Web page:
Taumata Kōrero chair Hurimoana Dennis is pleased funding has been sorted out to help desperate whānau in this lockdown but he thinks it should go to the Māori providers who have been doing the hard mahi until now.
He says Māori providers are having to reassure whānau “they will get kai, connectivity, hygiene packs and medicines" once the government's new Traffic Light System starts up, Dennis says.
Today the government launched three major funds that will be part of controlling the Delta outbreak, as the country gears up for the summer holidays.
It's desperately needed - for the past eight weeks of lockdown, members of Taumata Kōrero, a collective of Māori providers that operates the logistics and delivers clinical support for more than 200,000 people in Tāmaki Makaurau have been faced with a problem - filling the self-isolation service gaps left by government agencies.
“Public health organisations and district health boards are not delivering; they need to pick up more mobile services,” Dennis says.
The government is now investing $204.1 million into a welfare support system called Care in the Community. It will support individuals and whānau who contract Covid-19 and need to isolate at home.
Most of the mahi
The strategy will offer regional teams working alongside other government agencies, iwi/Māori and community providers for housing, food and income support.
Taumata Kōrero has devised a ‘tapu noho’ model to help whānau for up to 30 days in isolation.
Dennis met Prime Minister Jacinda Ardern today alongside other organisations to explain how they do most of the mahi going door-to-door to provide help.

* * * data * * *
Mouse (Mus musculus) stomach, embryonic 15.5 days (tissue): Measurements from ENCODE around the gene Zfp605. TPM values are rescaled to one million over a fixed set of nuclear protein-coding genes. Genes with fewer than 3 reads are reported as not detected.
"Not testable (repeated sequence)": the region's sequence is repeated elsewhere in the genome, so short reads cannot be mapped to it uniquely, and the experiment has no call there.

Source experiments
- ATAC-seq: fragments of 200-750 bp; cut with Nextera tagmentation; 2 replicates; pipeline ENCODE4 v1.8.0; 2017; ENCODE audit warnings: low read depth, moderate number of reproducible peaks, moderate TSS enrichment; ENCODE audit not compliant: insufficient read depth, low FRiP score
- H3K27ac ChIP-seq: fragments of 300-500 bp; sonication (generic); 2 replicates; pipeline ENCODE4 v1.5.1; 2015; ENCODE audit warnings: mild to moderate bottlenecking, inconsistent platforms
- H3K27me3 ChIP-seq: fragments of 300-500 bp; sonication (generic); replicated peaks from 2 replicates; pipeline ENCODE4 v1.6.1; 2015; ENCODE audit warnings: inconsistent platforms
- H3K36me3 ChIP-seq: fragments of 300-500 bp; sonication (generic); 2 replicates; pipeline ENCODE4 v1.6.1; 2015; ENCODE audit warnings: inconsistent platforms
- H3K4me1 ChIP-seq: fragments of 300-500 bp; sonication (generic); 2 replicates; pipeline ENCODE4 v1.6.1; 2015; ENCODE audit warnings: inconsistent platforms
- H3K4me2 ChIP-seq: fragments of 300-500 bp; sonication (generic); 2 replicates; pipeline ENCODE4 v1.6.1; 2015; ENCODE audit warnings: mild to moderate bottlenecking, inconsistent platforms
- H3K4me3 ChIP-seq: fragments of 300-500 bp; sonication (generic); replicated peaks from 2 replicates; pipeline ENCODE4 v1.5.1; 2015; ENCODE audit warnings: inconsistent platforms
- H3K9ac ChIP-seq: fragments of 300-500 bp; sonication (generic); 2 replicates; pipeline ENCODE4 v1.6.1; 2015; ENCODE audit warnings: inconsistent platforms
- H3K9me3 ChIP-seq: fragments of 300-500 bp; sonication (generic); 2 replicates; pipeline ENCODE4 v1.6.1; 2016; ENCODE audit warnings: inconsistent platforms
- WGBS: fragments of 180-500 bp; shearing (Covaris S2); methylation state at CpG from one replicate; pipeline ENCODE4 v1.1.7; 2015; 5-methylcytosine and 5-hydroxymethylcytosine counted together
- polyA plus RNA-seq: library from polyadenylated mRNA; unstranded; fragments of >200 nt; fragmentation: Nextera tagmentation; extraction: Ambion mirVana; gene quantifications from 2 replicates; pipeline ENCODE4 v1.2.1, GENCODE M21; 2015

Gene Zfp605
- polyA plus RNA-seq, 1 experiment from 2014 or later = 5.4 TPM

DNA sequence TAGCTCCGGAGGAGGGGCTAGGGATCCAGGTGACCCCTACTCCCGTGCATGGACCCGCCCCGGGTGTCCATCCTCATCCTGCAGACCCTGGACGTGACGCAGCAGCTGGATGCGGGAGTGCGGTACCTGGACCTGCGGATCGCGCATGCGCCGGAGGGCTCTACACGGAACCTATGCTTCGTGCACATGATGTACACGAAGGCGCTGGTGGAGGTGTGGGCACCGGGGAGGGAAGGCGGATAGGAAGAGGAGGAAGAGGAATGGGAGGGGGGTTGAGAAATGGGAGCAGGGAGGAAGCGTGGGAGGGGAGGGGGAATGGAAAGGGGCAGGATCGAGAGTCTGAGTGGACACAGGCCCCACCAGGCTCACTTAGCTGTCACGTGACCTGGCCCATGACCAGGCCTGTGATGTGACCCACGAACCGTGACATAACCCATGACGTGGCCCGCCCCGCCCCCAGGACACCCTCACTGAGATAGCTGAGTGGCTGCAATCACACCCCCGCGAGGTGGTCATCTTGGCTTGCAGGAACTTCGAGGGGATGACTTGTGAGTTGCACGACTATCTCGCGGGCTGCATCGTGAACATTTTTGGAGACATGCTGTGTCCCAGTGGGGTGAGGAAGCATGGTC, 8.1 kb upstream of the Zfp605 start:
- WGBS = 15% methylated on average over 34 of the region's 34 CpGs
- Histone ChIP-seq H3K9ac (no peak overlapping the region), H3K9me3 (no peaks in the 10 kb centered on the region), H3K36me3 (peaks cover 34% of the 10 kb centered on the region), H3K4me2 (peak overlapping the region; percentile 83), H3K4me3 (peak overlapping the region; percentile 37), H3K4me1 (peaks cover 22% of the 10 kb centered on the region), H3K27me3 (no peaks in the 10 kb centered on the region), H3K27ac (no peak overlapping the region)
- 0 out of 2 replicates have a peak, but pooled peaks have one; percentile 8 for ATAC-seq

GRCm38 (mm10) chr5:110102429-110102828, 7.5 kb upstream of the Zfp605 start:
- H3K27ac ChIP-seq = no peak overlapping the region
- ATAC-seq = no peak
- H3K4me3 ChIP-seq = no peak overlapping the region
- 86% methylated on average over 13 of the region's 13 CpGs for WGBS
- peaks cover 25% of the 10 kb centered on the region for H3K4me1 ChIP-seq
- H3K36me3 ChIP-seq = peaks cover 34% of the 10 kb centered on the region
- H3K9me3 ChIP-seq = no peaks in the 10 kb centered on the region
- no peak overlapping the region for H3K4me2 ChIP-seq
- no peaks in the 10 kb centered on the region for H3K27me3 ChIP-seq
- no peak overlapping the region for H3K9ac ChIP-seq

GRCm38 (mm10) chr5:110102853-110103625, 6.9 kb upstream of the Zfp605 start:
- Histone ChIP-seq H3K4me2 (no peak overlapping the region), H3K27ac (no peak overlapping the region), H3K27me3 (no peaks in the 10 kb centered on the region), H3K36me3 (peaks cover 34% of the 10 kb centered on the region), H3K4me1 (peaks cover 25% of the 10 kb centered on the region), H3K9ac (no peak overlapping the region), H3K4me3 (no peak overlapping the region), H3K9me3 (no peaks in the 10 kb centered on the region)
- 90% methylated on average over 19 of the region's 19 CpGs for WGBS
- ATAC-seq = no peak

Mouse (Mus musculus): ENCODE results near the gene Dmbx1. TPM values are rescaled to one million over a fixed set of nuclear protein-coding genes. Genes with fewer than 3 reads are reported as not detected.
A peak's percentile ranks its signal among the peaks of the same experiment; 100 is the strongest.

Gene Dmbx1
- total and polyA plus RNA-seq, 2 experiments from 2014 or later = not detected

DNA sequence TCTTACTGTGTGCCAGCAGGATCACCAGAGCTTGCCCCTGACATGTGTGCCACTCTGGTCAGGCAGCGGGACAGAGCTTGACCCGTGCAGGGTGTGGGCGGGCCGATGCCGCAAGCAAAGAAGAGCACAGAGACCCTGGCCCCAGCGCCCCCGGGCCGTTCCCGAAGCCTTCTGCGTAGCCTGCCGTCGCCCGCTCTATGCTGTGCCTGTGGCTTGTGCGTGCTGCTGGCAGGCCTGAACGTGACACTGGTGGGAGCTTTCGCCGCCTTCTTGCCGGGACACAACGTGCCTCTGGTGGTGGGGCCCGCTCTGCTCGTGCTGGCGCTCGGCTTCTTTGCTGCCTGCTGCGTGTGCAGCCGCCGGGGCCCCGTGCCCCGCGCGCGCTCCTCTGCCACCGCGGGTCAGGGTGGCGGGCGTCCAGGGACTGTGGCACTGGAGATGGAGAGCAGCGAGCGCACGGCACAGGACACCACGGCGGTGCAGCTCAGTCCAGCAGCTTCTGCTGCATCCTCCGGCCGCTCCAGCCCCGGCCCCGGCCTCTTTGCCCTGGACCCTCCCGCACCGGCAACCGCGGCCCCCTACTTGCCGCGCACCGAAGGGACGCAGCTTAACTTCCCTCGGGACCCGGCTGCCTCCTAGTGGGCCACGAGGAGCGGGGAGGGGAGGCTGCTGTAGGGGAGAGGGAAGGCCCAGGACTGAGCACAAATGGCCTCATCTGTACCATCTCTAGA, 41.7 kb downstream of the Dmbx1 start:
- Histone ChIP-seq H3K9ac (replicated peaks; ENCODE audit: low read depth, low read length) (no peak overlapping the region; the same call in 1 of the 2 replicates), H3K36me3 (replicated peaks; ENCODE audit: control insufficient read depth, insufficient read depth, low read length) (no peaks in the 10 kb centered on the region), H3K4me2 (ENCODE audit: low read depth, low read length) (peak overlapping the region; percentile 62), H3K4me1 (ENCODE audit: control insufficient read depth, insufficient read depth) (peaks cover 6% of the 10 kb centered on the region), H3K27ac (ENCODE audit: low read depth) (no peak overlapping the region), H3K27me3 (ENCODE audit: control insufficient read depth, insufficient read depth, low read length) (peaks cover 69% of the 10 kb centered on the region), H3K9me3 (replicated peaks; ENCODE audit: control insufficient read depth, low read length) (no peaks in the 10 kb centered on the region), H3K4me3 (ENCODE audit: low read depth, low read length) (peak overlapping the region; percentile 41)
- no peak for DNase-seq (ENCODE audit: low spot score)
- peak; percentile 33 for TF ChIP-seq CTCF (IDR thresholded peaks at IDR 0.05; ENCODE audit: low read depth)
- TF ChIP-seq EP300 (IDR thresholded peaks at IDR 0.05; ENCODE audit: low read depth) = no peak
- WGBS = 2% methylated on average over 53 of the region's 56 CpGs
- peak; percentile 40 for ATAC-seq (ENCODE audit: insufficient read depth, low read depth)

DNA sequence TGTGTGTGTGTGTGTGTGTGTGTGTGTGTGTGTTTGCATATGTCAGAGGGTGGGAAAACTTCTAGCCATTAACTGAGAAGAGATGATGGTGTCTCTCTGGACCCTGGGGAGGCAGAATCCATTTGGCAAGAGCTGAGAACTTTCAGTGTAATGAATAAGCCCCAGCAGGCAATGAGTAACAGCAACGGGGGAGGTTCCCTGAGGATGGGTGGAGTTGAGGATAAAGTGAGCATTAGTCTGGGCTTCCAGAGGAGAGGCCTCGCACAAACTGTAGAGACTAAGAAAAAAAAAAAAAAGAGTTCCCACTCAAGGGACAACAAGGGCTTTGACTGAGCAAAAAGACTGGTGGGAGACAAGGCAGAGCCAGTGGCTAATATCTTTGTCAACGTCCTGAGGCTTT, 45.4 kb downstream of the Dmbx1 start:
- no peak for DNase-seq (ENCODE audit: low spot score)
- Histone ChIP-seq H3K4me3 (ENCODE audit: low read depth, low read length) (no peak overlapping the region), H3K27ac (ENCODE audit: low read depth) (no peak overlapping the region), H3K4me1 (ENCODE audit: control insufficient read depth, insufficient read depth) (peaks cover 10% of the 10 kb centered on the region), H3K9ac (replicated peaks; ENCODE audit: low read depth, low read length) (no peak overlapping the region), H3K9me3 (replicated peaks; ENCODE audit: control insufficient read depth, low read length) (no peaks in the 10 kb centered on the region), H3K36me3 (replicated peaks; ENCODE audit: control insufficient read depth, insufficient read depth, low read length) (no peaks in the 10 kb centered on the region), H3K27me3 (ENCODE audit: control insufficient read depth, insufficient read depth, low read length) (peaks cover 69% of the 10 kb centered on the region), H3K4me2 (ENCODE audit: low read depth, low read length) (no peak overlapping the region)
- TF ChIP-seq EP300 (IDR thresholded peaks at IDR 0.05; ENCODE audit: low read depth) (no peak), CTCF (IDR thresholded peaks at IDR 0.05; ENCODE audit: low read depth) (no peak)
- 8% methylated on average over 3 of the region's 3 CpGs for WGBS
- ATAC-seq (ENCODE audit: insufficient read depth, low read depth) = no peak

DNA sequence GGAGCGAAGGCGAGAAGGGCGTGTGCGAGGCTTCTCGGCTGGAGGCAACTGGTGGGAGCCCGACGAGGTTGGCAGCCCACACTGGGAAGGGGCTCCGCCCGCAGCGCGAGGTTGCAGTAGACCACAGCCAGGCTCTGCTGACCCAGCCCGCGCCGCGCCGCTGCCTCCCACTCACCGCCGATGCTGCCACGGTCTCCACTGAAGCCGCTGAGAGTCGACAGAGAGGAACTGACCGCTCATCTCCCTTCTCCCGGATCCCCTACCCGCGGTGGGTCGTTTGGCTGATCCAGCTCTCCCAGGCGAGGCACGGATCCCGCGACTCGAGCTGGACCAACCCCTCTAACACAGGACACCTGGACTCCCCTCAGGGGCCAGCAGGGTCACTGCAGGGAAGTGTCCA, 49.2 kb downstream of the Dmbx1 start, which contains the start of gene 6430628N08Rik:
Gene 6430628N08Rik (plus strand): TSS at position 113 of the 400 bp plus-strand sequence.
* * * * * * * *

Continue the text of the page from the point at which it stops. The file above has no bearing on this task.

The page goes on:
‘While everyone is fluffing around, someone needs to knock on the door.’
Social Development Minister Carmel Sepuloni told Te Ao Māori News there won’t be a ‘one size fits all’ strategy as iwi/Māori have their own action plans to control the spread of the virus.
“The Ministry of Social Development’s regions will work with partners, including iwi/Māori and local providers to deliver this support and provide funding where it is needed,” she says. "They will also work with Health, Housing & Development, Kāinga Ora and the Ministry of Business to find suitable alternative accommodation if someone has tested positive and can’t isolate at home
Coping with more Covid cases
“Supporting the welfare needs of individuals and whānau is central to how we will manage Covid-19 in the community from now on.”
The government is increasing the support for New Zealanders who test positive for Covid-19 through the rollout of the Covid Care in the Community model and there will be a $300 million funding boost to Pharmac to buy new medicines to treat the virus, Health Minister Andrew Little announced today.
“Delta is here, so we are changing our strategy for how we deal with the virus. Supported recovery at home and greater access to medicines to stop people getting very sick are the cornerstones of the Care in the Community model,” Little says.
“As we move to the Traffic Light System, reduce restrictions, and remove the Auckland boundary, people will be travelling around the country in the months to come and we will see more cases across the country.”
There will be a nearly $1 billion investment in testing, contact tracing and case investigation. Nasopharyngeal PCR tests will continue to be used as the primary diagnostic test but this will be supplemented by saliva-based PCR testing, rapid antigen testing and rapid PCR tests.
“From December 1, businesses will be able to directly source from authorised suppliers approved rapid antigen tests for use within their workforce," Health Associate Minister Ayesha Verrall says. " These tests will be more widely used across our health system, including aged residential care."